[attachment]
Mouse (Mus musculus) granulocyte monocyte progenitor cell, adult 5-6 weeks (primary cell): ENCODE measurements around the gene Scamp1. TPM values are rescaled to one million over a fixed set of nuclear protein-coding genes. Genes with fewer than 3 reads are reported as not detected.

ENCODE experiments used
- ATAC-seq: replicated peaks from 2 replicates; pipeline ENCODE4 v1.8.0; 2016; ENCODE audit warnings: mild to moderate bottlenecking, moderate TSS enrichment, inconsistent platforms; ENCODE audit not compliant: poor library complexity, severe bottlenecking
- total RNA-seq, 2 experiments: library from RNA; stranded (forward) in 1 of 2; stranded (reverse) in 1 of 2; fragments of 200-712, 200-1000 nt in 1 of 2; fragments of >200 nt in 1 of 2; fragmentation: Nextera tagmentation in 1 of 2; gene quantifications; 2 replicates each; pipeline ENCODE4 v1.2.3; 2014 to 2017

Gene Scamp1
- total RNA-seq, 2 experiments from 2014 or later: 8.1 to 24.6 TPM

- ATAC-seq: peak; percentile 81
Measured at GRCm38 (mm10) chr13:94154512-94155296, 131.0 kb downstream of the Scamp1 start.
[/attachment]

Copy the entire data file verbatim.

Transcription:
Mouse (Mus musculus) granulocyte monocyte progenitor cell, adult 5-6 weeks (primary cell): ENCODE measurements around the gene Scamp1. TPM values are rescaled to one million over a fixed set of nuclear protein-coding genes. Genes with fewer than 3 reads are reported as not detected.

ENCODE experiments used
- ATAC-seq: replicated peaks from 2 replicates; pipeline ENCODE4 v1.8.0; 2016; ENCODE audit warnings: mild to moderate bottlenecking, moderate TSS enrichment, inconsistent platforms; ENCODE audit not compliant: poor library complexity, severe bottlenecking
- total RNA-seq, 2 experiments: library from RNA; stranded (forward) in 1 of 2; stranded (reverse) in 1 of 2; fragments of 200-712, 200-1000 nt in 1 of 2; fragments of >200 nt in 1 of 2; fragmentation: Nextera tagmentation in 1 of 2; gene quantifications; 2 replicates each; pipeline ENCODE4 v1.2.3; 2014 to 2017

Gene Scamp1
- total RNA-seq, 2 experiments from 2014 or later: 8.1 to 24.6 TPM

- ATAC-seq: peak; percentile 81
Measured at GRCm38 (mm10) chr13:94154512-94155296, 131.0 kb downstream of the Scamp1 start.